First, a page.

April 3, 2021 report
Google to restrict which apps can view already installed applications on your device
Google has announced an update to its Developer Program Policy that will help to prevent applications from viewing which other apps are installed on an Android device. The company states that they consider installed apps to be private user information and therefore, aim to protect Android users by keeping this data secure.
That is to say, Google will limit which apps can request the QUERY_ALL_PACKAGES permission, presently mandatory for application targeting API level 30 (Android 11) and above that wish to query the list of application a user has installed for an Android 11 or later device.
From now on, the QUERY_ALL_PACKAGES permission will only be available when the core functionality of an app in question must query any of the device's installed applications. Therefore, in order to dispute this new policy, developers will have to provide reasonable evidence for how querying the API of an Android devices installed applications is absolutely necessary in order for that device to properly function.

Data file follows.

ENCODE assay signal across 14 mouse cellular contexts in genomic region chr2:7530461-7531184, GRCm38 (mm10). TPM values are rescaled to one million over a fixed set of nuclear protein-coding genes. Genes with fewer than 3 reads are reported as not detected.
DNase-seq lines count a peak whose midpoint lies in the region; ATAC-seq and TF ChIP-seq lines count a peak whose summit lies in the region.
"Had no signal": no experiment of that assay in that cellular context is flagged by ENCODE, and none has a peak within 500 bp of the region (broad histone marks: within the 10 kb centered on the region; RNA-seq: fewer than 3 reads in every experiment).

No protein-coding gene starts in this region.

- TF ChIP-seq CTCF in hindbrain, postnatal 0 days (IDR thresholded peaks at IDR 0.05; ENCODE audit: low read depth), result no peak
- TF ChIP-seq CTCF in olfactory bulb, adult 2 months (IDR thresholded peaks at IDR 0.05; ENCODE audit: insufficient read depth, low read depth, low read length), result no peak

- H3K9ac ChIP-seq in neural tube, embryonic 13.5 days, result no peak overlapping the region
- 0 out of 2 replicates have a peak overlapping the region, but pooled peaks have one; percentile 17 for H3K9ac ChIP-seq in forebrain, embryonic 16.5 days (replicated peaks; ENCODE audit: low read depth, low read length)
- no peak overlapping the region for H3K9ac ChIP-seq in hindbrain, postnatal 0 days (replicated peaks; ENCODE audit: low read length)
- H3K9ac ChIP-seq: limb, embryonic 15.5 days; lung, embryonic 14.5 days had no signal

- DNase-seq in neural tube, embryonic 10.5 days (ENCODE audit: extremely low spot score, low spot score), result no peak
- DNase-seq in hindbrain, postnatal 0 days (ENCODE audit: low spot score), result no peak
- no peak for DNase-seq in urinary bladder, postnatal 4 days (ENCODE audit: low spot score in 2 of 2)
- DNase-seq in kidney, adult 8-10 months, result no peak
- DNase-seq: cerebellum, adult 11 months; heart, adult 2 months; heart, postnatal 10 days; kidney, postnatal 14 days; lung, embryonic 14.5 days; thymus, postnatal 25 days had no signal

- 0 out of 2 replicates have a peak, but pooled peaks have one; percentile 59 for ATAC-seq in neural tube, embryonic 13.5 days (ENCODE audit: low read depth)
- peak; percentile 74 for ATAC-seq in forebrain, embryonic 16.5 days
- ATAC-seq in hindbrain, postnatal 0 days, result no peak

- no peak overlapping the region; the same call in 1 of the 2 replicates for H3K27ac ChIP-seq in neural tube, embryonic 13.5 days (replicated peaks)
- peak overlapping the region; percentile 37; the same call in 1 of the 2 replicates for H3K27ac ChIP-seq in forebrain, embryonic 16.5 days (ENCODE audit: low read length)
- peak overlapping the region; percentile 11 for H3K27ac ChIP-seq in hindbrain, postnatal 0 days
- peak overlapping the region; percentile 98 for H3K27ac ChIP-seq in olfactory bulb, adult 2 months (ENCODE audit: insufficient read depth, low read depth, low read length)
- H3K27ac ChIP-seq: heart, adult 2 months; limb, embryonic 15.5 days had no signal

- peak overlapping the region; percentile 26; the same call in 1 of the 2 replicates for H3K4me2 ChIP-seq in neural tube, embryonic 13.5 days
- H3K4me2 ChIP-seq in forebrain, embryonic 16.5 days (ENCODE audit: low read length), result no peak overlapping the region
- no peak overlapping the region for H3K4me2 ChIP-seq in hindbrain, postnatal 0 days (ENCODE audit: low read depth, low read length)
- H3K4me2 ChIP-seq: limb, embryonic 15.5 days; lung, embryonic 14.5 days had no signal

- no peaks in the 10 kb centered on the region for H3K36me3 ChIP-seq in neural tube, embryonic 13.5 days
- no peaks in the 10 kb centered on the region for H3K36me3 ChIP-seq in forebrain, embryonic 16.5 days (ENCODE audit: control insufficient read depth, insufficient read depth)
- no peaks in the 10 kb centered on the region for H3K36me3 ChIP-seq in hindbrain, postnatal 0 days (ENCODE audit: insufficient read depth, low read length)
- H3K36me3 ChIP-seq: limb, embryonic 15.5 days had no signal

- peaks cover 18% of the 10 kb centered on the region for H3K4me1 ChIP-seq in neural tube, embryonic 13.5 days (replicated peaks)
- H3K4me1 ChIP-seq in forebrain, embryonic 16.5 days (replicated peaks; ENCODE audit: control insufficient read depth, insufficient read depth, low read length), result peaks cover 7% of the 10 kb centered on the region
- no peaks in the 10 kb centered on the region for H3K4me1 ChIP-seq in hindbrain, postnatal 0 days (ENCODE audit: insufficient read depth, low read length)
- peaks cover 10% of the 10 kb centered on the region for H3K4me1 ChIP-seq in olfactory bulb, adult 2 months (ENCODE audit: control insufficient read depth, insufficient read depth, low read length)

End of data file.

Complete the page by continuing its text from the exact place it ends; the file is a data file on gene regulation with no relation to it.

Google describes the QUERY_ALL_PACKAGES permission as allowing any apps that require access to the installed apps list in order to remain aware an interoperable during use. Such a requirement would be relevant for antivirus apps, browsers, device search and file managers.
If an app doesn't meet the aforementioned eligibility points, the Play Policy dictates that the developer must remove the application. In fact, even when an app does meet the packages requirement, the developer must still sign a declaration form in the Play Console. Failing to sign this form could result in the app being removed from the Google Play Store.
This update will go into effect on May 5 of 2021, and as of November of 2021, all apps submitted to the Google Play Store must target Android 11 or higher. The policy ultimately seeks to safeguard users against any malicious advertising or other such activity that may happen when an external entity can view apps installed on a device. In fact, a similar and longer-standing developer policy had a similar goal with enabling the user to opt out of applications such as Facebook interacting with apps installed on their mobile device.
All of that said, for its part, Google has already required for some time that the developers of apps requiring a device's SMS or Call Log permissions sign a declaration form before publication on Google Play. Now, this next step promises to enhance user privacy even further.
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